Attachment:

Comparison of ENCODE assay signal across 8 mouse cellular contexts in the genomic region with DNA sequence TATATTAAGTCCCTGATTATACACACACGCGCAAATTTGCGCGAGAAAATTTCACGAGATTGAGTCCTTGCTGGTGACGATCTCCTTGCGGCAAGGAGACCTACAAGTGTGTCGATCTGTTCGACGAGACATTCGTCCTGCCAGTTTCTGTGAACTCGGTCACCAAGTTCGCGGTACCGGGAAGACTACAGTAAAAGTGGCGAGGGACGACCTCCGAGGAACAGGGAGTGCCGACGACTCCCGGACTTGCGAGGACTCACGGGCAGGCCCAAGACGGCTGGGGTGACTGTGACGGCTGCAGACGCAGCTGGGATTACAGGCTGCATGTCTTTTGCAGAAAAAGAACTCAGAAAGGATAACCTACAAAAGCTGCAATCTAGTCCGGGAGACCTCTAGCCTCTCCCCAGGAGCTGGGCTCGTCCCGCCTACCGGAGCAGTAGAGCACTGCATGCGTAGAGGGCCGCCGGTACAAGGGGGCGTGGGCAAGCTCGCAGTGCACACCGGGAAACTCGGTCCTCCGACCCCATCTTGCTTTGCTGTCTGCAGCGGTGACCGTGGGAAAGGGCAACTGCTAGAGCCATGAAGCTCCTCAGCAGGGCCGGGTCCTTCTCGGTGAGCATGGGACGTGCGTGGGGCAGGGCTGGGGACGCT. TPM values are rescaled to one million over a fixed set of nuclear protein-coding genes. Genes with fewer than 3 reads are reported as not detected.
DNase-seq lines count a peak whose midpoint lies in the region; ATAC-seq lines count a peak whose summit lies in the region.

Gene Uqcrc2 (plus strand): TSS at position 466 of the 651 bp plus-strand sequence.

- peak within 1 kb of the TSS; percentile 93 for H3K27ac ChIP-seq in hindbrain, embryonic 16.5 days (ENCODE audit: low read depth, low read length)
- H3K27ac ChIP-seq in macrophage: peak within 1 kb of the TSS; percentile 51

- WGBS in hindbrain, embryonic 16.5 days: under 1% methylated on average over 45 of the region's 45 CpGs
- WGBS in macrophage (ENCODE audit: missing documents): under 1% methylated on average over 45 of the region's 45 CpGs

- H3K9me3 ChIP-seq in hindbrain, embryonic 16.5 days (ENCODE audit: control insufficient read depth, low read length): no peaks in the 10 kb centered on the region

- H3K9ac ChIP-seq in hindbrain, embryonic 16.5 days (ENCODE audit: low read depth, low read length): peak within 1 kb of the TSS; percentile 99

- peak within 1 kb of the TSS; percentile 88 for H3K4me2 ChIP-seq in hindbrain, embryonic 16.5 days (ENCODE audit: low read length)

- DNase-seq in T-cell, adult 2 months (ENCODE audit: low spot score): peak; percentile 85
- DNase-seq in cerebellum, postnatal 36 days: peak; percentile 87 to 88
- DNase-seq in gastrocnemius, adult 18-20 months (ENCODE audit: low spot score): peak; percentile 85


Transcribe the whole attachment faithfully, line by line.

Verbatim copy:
Comparison of ENCODE assay signal across 8 mouse cellular contexts in the genomic region with DNA sequence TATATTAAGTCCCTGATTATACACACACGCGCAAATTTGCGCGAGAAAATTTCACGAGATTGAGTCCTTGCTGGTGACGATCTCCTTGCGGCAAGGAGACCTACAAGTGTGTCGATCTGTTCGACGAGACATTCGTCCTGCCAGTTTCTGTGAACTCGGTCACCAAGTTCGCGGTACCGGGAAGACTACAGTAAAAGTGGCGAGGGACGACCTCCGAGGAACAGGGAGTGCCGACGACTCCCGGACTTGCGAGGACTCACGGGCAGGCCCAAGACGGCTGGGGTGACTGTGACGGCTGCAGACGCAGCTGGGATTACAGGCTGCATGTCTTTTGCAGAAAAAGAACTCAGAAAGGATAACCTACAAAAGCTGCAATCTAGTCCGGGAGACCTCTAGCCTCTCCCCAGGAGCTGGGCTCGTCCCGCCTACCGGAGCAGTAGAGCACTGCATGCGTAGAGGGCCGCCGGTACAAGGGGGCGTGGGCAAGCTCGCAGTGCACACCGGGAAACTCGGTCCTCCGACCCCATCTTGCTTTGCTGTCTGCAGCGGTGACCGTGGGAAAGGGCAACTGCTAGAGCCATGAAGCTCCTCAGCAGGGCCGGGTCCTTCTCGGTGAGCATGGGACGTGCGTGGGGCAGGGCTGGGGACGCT. TPM values are rescaled to one million over a fixed set of nuclear protein-coding genes. Genes with fewer than 3 reads are reported as not detected.
DNase-seq lines count a peak whose midpoint lies in the region; ATAC-seq lines count a peak whose summit lies in the region.

Gene Uqcrc2 (plus strand): TSS at position 466 of the 651 bp plus-strand sequence.

- peak within 1 kb of the TSS; percentile 93 for H3K27ac ChIP-seq in hindbrain, embryonic 16.5 days (ENCODE audit: low read depth, low read length)
- H3K27ac ChIP-seq in macrophage: peak within 1 kb of the TSS; percentile 51

- WGBS in hindbrain, embryonic 16.5 days: under 1% methylated on average over 45 of the region's 45 CpGs
- WGBS in macrophage (ENCODE audit: missing documents): under 1% methylated on average over 45 of the region's 45 CpGs

- H3K9me3 ChIP-seq in hindbrain, embryonic 16.5 days (ENCODE audit: control insufficient read depth, low read length): no peaks in the 10 kb centered on the region

- H3K9ac ChIP-seq in hindbrain, embryonic 16.5 days (ENCODE audit: low read depth, low read length): peak within 1 kb of the TSS; percentile 99

- peak within 1 kb of the TSS; percentile 88 for H3K4me2 ChIP-seq in hindbrain, embryonic 16.5 days (ENCODE audit: low read length)

- DNase-seq in T-cell, adult 2 months (ENCODE audit: low spot score): peak; percentile 85
- DNase-seq in cerebellum, postnatal 36 days: peak; percentile 87 to 88
- DNase-seq in gastrocnemius, adult 18-20 months (ENCODE audit: low spot score): peak; percentile 85